Heart attack and cardiac arrest— often used interchangeably but they are not the same. Most times, you might not even know what’s actually going on in your body during these events. They, irrespective, are two serious conditions involving the heart and require immediate medical attention.
To throw more light to this health issue, we spoke to Kingwood Emergency Hospital’s Dr. Kim Waaso who explained the difference between these conditions, including the signs and risk factors you should know about.
According to Dr. Waaso, “A heart attack is when lack of oxygen to the heart leads to the death of heart muscle tissue. The longer you wait to get medical treatment, the more severe the damage, even resulting in death. Kingwood Emergency Hospital is staffed with Board Certified ER Physicians and we are fully equipped to deal with any heart-related issue.”
A heart attack is totally different than cardiac arrest!
A happens when one of the main arteries of the heart gets blocked, causing the heart to not get enough blood flow. Cardiac arrest, on the other hand, happens when the heart stops completely. Cardiac arrests can sometimes be caused by heart attacks, but they can also be a function of stress, trauma, a pulmonary embolism, and infections.
In other words, we can also say both conditions can be serious, a heart attack can also be mild. However, a cardiac arrest is very serious and will lead to death without resuscitation.
The symptoms and treatment of a heart attack and cardiac arrest are different, too.
People who are suffering from a heart attack will typically have symptoms like chest pain or tightness that happens when they’re resting or exerting themselves. Since heart attacks deal with a blockage, they can be treated with medications.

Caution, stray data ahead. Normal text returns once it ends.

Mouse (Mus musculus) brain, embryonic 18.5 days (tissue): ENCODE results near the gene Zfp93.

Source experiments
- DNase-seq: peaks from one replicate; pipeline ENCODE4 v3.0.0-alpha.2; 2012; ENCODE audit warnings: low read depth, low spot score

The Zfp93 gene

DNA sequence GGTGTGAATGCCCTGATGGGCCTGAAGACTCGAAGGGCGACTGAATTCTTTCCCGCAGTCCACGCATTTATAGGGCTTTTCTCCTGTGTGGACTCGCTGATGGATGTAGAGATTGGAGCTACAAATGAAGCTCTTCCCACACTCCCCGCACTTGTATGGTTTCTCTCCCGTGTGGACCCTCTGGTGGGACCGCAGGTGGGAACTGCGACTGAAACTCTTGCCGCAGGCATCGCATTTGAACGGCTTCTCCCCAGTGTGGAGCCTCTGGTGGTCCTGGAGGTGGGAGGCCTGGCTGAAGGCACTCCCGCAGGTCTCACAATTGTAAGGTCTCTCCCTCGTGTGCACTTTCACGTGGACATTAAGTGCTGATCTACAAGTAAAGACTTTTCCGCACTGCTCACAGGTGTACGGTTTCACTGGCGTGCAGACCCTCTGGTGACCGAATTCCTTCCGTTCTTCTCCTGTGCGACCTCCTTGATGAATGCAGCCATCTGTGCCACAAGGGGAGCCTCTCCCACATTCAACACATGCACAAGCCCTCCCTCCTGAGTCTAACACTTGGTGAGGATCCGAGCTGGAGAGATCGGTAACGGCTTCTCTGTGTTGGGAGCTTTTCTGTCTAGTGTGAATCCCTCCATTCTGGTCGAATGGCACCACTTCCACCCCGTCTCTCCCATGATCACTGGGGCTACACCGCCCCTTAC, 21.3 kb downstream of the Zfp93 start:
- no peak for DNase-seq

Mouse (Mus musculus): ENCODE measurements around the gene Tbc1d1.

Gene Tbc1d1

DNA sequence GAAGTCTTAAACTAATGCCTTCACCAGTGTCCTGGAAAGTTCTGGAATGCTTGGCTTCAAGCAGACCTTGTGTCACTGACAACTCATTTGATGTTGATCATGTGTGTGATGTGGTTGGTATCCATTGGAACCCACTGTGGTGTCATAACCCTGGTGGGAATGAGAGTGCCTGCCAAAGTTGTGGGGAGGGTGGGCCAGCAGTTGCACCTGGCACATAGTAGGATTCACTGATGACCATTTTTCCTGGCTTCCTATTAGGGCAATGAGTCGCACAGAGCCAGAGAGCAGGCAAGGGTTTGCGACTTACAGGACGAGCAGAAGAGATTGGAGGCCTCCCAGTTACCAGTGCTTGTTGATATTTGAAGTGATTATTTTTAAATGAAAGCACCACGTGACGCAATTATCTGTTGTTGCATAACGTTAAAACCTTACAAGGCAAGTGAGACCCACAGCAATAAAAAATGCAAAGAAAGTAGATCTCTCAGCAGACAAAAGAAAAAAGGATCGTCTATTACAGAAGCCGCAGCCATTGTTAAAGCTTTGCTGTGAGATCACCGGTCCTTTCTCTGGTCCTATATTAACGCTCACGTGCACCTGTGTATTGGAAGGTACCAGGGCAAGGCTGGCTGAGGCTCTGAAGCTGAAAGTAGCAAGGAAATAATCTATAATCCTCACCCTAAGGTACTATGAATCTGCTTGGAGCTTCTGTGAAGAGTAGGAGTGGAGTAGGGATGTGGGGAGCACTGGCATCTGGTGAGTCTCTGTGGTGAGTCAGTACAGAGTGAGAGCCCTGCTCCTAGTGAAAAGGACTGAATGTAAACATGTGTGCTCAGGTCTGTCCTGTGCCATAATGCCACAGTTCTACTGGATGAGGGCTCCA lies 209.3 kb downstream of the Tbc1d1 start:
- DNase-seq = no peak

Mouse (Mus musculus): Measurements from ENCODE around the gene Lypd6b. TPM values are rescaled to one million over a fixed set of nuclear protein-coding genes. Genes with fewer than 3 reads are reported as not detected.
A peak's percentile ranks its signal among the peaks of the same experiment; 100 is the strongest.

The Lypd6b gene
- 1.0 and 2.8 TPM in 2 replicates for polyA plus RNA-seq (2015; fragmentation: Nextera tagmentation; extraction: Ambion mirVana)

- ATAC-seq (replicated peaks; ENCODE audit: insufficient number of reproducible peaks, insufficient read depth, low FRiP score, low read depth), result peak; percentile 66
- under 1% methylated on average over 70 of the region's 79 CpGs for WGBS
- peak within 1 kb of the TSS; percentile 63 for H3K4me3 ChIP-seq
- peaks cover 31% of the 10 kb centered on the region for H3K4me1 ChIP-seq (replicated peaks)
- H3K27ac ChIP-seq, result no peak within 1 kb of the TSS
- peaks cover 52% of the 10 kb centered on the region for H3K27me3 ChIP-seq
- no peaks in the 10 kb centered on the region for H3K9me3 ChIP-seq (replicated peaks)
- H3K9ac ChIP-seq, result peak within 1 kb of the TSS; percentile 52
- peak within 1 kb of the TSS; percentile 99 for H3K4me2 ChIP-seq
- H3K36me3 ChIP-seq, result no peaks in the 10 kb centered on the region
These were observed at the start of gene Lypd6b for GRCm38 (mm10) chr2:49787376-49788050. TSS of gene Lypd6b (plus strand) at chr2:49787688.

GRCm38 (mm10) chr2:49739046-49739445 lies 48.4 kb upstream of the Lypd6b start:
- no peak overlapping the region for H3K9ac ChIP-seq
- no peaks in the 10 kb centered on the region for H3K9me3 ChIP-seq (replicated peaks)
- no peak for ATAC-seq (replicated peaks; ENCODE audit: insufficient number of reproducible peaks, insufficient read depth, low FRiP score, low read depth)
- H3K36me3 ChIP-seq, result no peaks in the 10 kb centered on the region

With cardiac arrest, people often just pass out. They may feel dizzy or light-headed and suddenly blackout. Immediate treatment with a cardiac arrest is CPR and a shock with a defibrillator to jump-start a person’s heart.
While strokes also deal with blood flow, they’re not based in the heart.
There are two major types of strokes: Ischemic and Hemorrhagic. Ischemic is where a blood clot cuts off the supply of blood to an area of the brain. Wherein hemorrhagic strokes are a little different: They happen when you have bleeding in the brain via a ruptured blood vessel.
Symptoms of a stroke typically include a sudden, severe headache, sudden numbness or weakness; paralysis (of the face, arm, or legs), confusion or difficulty with speech, difficulty understanding people, loss of balance, and sudden vision change.
Treatment varies depending on the type of stroke someone had. If it’s an ischemic stroke, doctors will need to get the blood clot but surgery can be performed, too.
While these are all different conditions, they share many of the same risk factors, including smoking, high blood pressure, high blood cholesterol, obesity, and type 2 diabetes. So talk to your doctor about prevention if you have one or more risk factors—especially if you have a history of these events in your family.
If you or someone you know experiences symptoms of any of these conditions, get to the emergency room right away. A fast response is crucial to saving lives.
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